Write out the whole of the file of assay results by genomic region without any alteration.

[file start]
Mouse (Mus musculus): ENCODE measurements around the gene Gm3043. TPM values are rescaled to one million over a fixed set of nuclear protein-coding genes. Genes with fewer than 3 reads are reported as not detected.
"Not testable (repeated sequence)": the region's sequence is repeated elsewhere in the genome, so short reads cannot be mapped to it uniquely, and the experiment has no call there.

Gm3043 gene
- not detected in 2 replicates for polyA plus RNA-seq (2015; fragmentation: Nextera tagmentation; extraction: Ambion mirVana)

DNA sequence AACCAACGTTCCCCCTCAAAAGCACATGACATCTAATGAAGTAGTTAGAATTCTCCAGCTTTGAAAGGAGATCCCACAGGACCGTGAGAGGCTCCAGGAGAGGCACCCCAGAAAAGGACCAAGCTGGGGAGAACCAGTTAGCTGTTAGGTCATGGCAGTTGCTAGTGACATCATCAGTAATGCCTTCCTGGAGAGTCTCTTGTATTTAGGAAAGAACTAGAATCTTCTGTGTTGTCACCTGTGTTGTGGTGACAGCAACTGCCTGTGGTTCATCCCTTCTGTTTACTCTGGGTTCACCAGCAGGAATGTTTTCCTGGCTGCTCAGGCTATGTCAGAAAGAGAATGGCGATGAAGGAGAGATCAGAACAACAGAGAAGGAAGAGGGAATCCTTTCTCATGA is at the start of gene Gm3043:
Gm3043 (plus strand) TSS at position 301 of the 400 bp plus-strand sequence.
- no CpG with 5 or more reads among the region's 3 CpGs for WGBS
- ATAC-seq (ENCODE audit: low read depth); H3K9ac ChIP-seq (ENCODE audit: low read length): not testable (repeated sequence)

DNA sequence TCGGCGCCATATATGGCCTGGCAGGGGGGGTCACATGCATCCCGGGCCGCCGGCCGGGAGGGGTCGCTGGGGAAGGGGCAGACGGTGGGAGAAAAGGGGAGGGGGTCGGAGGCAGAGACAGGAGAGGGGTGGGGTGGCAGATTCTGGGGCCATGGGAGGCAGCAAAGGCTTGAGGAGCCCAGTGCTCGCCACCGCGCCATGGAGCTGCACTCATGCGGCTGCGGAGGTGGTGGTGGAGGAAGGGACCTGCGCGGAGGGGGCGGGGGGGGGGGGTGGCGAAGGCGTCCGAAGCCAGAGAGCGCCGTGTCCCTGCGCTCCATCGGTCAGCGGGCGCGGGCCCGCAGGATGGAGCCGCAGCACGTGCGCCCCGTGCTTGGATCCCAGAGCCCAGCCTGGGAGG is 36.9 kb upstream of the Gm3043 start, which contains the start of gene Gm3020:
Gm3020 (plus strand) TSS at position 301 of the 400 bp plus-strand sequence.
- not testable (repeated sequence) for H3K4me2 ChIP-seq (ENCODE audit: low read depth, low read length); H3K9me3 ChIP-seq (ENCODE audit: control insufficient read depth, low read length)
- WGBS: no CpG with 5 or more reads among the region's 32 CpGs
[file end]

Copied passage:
Mouse (Mus musculus): ENCODE measurements around the gene Gm3043. TPM values are rescaled to one million over a fixed set of nuclear protein-coding genes. Genes with fewer than 3 reads are reported as not detected.
"Not testable (repeated sequence)": the region's sequence is repeated elsewhere in the genome, so short reads cannot be mapped to it uniquely, and the experiment has no call there.

Gm3043 gene
- not detected in 2 replicates for polyA plus RNA-seq (2015; fragmentation: Nextera tagmentation; extraction: Ambion mirVana)

DNA sequence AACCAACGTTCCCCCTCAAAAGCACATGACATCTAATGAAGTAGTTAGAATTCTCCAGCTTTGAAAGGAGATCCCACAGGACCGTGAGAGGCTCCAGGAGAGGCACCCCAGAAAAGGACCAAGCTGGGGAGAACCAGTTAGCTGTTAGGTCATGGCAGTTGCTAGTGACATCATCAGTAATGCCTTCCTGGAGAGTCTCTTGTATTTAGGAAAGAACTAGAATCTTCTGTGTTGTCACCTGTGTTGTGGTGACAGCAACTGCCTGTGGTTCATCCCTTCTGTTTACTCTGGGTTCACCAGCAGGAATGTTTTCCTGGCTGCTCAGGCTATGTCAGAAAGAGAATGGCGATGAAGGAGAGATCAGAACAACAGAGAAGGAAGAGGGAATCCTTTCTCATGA is at the start of gene Gm3043:
Gm3043 (plus strand) TSS at position 301 of the 400 bp plus-strand sequence.
- no CpG with 5 or more reads among the region's 3 CpGs for WGBS
- ATAC-seq (ENCODE audit: low read depth); H3K9ac ChIP-seq (ENCODE audit: low read length): not testable (repeated sequence)

DNA sequence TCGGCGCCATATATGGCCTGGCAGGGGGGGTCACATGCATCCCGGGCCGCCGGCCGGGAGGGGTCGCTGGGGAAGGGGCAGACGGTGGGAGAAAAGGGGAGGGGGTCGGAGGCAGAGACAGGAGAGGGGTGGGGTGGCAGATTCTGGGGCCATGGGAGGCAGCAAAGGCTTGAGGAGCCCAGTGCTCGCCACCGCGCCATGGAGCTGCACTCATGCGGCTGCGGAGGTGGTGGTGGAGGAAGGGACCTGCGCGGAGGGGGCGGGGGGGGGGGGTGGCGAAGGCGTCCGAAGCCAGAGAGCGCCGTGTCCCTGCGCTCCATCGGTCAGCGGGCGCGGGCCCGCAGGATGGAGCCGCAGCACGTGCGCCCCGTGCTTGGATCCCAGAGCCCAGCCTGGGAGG is 36.9 kb upstream of the Gm3043 start, which contains the start of gene Gm3020:
Gm3020 (plus strand) TSS at position 301 of the 400 bp plus-strand sequence.
- not testable (repeated sequence) for H3K4me2 ChIP-seq (ENCODE audit: low read depth, low read length); H3K9me3 ChIP-seq (ENCODE audit: control insufficient read depth, low read length)
- WGBS: no CpG with 5 or more reads among the region's 32 CpGs